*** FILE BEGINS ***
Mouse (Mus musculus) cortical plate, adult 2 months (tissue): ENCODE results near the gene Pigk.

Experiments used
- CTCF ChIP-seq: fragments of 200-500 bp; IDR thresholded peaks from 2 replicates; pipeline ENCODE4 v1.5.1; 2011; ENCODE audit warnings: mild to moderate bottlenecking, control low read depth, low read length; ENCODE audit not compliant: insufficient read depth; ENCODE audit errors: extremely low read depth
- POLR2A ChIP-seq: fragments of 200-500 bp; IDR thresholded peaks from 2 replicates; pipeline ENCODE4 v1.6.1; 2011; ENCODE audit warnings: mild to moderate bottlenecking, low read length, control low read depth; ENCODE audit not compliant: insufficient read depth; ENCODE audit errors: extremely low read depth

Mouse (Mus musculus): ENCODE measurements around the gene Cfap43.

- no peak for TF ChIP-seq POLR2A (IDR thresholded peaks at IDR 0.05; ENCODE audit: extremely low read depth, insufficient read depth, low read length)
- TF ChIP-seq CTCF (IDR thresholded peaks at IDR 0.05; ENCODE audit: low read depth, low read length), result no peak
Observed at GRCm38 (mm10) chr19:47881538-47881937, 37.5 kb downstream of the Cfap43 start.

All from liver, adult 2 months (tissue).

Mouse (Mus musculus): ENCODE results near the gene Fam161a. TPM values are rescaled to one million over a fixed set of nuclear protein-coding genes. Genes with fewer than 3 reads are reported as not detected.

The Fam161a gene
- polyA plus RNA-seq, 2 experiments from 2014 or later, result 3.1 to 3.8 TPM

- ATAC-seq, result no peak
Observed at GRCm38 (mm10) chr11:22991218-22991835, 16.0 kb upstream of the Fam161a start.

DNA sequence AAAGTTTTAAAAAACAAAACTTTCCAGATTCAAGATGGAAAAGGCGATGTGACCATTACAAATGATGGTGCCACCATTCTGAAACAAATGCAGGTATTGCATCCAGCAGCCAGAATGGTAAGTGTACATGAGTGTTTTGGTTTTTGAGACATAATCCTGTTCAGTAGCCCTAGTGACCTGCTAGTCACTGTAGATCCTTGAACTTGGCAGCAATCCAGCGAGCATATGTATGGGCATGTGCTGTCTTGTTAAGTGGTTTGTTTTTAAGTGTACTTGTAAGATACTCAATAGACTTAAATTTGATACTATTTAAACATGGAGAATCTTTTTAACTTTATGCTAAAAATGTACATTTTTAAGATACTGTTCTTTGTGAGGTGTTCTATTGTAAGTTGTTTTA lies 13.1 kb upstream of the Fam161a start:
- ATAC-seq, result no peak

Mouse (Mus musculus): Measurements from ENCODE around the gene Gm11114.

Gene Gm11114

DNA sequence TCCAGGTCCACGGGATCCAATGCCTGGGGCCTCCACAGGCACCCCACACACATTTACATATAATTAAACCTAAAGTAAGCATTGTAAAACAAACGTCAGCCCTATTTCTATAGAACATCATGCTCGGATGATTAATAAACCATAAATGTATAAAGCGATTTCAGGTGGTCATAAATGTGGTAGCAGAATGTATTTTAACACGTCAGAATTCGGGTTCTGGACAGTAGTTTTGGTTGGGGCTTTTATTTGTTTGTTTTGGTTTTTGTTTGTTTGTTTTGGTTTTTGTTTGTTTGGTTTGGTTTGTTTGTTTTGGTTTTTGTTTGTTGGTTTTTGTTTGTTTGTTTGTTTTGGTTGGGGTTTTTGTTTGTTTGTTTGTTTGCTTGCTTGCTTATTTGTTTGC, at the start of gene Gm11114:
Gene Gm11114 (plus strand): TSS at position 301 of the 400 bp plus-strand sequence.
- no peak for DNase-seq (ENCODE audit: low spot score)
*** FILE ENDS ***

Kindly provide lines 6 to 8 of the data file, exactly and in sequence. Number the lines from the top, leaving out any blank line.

- no peak for TF ChIP-seq POLR2A (IDR thresholded peaks at IDR 0.05; ENCODE audit: extremely low read depth, insufficient read depth, low read length)
- TF ChIP-seq CTCF (IDR thresholded peaks at IDR 0.05; ENCODE audit: low read depth, low read length), result no peak
Observed at GRCm38 (mm10) chr19:47881538-47881937, 37.5 kb downstream of the Cfap43 start.